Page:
Tag Archives: budget deficit

CEI Podcast for April 14, 2011: Avoiding a Government Shutdown

Have a listen here.

Warren Brookes Journalism Fellow Kathryn Ciano analyzes the Continuing Resolution passed by the House today that will keep the federal government open for another 6 months. She also looks at proposals from President Obama and Rep. Paul Ryan to reduce the budget deficit over the next decade.


Regulation of the Day 118: Unlicensed Dogs

In Los Angeles, it is illegal to own a dog without a license. The city government employees eight people whose full-time job is to make sure that people are complying. But they aren’t doing a very good job of it; roughly two thirds of Los Angeles’ dog population is unlicensed.

This epidemic of unlicensed dogs is easily the most pressing issue facing America’s second-largest city. Packs of wild, unlicensed dogs roam the streets at night. People are scared to go out after dark. An entire city huddles in fear.

Or not. Maybe unlicensed dogs don’t really matter. Most places do just fine without dog licensing regulations. So why is the city government clamping down on enforcement all of a sudden?

The answer is simple: money. LA is looking at a $400 million budget deficit this year. At $15 per license, the city estimates it will make $3.6 million from full compliance. Hopefully it will spend somewhat less than that getting there.

Los Angeles is hardly the only city having revenue troubles. One wonders what other obscure regulations are being used for money grabs across the country.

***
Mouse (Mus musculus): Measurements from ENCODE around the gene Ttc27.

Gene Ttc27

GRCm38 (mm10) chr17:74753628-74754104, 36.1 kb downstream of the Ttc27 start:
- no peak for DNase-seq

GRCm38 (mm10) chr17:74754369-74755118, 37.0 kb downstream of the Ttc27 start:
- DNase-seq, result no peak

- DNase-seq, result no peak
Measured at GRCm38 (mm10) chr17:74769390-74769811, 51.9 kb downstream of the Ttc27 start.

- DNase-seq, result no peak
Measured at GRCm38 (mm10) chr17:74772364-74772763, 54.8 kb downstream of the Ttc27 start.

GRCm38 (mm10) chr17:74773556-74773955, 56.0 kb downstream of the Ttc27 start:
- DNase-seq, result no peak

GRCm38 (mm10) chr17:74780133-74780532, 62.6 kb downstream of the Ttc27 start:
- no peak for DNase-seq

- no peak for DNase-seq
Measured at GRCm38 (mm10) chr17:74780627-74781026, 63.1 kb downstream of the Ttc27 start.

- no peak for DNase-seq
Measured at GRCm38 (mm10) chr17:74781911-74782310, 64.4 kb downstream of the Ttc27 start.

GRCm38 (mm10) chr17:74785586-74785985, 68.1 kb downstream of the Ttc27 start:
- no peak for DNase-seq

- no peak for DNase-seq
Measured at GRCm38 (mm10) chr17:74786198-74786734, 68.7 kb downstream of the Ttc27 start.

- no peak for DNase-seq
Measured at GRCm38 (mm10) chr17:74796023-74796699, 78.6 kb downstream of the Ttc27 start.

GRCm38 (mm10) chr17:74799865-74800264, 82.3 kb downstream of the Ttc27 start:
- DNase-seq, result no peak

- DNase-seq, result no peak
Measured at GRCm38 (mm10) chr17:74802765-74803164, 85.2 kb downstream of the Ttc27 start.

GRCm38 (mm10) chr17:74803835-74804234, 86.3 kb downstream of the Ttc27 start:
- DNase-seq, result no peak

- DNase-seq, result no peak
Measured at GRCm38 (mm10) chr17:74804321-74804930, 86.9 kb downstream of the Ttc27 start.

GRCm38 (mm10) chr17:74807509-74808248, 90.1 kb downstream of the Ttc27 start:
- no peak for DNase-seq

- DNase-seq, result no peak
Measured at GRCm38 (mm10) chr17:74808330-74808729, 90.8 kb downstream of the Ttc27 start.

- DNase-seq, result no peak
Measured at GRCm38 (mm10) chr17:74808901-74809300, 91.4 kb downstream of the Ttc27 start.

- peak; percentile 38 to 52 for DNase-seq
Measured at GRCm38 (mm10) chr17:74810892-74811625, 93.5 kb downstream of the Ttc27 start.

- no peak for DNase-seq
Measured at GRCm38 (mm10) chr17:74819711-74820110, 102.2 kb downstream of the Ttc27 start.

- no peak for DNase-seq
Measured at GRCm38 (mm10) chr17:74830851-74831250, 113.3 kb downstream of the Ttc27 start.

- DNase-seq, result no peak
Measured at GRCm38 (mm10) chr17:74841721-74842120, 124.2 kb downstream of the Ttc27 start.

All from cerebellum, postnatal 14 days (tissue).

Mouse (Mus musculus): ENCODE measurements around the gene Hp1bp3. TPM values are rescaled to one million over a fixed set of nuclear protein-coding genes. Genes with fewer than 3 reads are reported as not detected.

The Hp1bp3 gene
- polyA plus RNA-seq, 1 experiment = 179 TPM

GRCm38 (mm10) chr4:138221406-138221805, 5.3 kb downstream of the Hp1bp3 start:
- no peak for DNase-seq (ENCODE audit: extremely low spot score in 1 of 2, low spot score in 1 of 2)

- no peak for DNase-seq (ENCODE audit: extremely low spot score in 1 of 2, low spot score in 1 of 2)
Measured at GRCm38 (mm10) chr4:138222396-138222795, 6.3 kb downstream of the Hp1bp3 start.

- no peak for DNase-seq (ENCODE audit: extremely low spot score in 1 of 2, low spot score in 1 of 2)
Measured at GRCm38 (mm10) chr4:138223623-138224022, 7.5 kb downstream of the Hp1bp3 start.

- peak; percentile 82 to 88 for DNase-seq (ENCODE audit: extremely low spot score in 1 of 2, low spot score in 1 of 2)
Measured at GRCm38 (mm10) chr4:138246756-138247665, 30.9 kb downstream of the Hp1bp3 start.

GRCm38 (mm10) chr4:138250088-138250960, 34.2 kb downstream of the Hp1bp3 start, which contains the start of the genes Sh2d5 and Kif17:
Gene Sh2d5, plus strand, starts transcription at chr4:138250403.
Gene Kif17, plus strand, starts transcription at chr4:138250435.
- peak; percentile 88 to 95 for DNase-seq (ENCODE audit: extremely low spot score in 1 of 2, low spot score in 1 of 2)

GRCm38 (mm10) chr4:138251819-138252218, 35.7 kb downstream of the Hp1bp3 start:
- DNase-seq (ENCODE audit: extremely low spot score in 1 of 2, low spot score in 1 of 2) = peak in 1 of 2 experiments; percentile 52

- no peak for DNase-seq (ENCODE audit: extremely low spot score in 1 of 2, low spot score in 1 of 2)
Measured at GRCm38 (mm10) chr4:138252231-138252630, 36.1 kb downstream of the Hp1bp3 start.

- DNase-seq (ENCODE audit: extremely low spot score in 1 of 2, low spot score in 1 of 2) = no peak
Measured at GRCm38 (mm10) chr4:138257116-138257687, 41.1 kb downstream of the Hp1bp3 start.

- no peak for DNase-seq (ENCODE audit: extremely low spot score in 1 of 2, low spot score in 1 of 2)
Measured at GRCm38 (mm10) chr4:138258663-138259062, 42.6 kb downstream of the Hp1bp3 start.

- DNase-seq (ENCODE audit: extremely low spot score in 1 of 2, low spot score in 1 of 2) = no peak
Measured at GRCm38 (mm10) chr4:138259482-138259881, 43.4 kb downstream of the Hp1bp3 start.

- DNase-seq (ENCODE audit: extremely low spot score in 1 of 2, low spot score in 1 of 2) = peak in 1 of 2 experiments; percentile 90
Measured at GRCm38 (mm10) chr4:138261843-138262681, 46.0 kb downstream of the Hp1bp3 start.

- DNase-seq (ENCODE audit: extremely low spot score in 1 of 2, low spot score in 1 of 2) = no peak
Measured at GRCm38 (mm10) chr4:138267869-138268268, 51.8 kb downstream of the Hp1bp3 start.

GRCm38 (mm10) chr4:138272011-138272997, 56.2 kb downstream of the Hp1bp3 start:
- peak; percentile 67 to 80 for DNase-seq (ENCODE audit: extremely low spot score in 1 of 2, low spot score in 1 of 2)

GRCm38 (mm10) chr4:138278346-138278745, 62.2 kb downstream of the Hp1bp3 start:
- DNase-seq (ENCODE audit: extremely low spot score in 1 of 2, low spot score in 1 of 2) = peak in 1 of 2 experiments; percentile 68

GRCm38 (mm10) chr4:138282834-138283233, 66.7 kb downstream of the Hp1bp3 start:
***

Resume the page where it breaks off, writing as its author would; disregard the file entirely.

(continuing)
Against a Value Added Tax

Over at Investor’s Business Daily, Wayne Crews and I make the case against a Value Added Tax. Policy makers have been flirting with the idea as a way to reduce the $1,400,000,000,000 budget deficit.

We argue that a VAT is:

-Complex; it would require roughly doubling the size of the IRS.

-Untransparent; most VATs don’t show up on receipts the way sales taxes do. Taxpayers are clueless as to how much tax they actually pay.

-Vulnerable to special-interest tinkering; politically incorrect goods are routinely penalized with higher rates. Politically favored goods are granted exemptions.

-Prone to increases; 20 out of 29 OECD countries with a VAT have increased their rates since implementing a VAT.

A point we didn’t make is that VATs affect industrial organization. VATs are applied at each stage of the production process. That gives companies an incentive to reduce the number of taxable steps. That means more vertical integration than would otherwise occur. This can decrease the efficiency of the manufacturing process. Which means higher prices and fewer goods. Plus the tax.